Younger and older generations display different attitudes towards business ethics, according to a briefing paper issued by the Institute of Business Ethics (IBE).
‘Business Ethics Across Generations’ shows interesting variations in attitudes among people who span the four major generational categories.
The IBE says employers who are trying to establish a working culture based on ethical values would benefit by understanding more about these different outlooks.
- 1% of Traditionalists and 5% of Baby Boomers would blog negatively or Tweet about a company compared with 14% of Milliennials who would.
- When it came to keeping copies of confidential documents, 22% of Millennials indicated that they would and only 8% of Traditionalists would be likely to.
Summary of generational characteristics and work attitudes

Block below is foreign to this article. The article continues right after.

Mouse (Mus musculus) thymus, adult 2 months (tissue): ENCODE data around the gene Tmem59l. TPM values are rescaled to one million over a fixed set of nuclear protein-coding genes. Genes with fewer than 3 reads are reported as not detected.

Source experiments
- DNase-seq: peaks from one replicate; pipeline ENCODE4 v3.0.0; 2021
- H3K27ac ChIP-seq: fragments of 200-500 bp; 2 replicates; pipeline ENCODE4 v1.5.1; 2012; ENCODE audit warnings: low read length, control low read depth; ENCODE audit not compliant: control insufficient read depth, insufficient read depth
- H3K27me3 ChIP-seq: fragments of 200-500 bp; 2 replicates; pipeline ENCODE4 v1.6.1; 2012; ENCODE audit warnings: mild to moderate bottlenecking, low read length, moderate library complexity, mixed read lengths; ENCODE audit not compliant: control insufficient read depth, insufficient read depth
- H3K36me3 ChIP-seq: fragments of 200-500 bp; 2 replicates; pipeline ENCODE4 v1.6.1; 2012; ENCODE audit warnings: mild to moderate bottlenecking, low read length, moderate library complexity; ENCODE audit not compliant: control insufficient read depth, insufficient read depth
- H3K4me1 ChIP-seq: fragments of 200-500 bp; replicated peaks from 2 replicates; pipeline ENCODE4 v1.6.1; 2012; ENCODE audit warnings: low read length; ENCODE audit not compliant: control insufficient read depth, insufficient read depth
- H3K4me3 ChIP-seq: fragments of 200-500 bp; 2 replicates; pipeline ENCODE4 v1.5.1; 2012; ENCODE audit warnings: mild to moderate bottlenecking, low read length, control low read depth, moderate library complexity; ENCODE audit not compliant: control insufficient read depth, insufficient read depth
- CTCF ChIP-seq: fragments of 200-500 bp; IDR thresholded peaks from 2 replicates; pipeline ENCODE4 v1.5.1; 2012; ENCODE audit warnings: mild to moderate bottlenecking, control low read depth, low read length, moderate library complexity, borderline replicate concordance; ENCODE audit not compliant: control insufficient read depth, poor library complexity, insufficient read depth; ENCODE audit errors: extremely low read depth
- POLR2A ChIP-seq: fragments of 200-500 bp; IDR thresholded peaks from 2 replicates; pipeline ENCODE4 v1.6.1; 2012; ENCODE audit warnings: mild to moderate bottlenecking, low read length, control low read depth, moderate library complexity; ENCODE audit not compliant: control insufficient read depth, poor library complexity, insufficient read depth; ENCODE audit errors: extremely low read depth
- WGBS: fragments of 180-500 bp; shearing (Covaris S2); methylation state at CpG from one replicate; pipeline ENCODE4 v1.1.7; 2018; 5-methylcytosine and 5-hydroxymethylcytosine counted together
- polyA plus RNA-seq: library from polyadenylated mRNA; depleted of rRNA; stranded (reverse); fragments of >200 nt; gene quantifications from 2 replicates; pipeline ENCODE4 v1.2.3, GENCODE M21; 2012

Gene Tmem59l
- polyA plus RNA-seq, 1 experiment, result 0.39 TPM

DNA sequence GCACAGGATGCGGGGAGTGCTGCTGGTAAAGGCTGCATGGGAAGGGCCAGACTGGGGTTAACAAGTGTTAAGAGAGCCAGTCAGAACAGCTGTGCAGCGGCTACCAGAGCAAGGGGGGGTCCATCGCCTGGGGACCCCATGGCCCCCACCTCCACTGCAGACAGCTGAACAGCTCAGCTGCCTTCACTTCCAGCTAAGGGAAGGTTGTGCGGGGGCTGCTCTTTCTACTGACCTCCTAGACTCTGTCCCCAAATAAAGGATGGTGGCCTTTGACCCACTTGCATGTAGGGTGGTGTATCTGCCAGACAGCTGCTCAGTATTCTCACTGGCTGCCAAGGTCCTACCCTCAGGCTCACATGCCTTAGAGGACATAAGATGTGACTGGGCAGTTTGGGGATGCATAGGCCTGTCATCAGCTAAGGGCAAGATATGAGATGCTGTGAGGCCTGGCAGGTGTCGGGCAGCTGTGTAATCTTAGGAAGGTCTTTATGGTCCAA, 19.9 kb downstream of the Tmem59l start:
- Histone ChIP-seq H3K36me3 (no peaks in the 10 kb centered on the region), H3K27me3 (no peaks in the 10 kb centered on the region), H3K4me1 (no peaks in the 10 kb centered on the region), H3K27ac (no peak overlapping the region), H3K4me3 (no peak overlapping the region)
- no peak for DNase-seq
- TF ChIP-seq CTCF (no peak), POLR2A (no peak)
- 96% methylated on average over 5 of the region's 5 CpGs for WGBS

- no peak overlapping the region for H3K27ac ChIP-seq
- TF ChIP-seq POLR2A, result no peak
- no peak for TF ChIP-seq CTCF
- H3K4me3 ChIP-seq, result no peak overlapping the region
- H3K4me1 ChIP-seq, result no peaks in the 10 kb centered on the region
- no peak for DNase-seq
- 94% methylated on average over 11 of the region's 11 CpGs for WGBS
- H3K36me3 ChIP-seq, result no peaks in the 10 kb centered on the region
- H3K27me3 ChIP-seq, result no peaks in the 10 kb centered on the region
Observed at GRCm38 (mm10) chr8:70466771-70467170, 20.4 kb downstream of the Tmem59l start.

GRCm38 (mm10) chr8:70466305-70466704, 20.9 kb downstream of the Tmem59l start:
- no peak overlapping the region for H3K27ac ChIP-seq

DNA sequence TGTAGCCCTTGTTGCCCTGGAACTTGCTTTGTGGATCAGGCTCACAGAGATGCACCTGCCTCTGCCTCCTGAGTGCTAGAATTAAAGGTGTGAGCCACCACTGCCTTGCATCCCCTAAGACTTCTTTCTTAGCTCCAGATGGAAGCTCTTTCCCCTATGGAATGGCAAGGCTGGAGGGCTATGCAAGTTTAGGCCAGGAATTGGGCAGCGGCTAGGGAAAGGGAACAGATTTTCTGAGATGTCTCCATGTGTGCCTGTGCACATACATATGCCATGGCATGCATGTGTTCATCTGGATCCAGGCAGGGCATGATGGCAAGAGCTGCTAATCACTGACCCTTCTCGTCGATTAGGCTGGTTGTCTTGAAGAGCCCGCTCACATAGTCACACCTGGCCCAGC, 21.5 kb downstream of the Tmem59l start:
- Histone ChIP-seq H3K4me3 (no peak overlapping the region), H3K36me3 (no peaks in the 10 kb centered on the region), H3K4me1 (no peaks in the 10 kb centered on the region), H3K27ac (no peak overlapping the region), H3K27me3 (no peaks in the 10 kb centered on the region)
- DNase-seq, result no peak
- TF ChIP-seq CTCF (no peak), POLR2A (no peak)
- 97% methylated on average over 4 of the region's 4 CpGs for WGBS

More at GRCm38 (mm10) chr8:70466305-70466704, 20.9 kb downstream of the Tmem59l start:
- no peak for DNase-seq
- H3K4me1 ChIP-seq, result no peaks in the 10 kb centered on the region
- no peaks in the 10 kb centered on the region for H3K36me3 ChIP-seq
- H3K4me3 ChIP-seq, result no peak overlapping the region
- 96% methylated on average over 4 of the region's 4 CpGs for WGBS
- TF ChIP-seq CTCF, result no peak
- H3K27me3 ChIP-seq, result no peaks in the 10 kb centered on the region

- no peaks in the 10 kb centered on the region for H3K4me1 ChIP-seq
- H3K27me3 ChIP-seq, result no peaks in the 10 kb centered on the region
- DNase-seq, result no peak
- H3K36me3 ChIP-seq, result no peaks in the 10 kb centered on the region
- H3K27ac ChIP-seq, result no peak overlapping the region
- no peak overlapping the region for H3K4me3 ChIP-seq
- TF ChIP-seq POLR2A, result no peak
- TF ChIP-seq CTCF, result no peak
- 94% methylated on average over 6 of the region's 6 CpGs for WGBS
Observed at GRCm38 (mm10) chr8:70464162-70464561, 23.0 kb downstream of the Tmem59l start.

Gen Y or Millennials (born between 1983 and 2004)
- The ‘digital natives’. Empowered by their parents, this group is more inclined to be self-confident and freely express opinions online. They want to influence terms and shape working conditions.
- Some researchers say this generation is driving a ‘values revolution’.
Gen X (born between 1968 and 1982)
- ‘Work to live’. Witnessing huge domestic and political change, this group tends to be more independent, resilient and flexible than their seniors.
- Also likely to show greater cynicism and question authority.
Baby Boomers (born between 1946 an 1964):
- ‘Live to work’. Working has defined how this group approach life and they are more likely to value their job more than a specific organisation.
- Recognition and personal fulfilment are important.
Traditionalists (born between 1922 and 1945):
- ‘Hard work in hard times’. Generally financially prudent, conservative people. Not risk orientated and likely to have a great respect for authority.
- Preference for command and control leadership.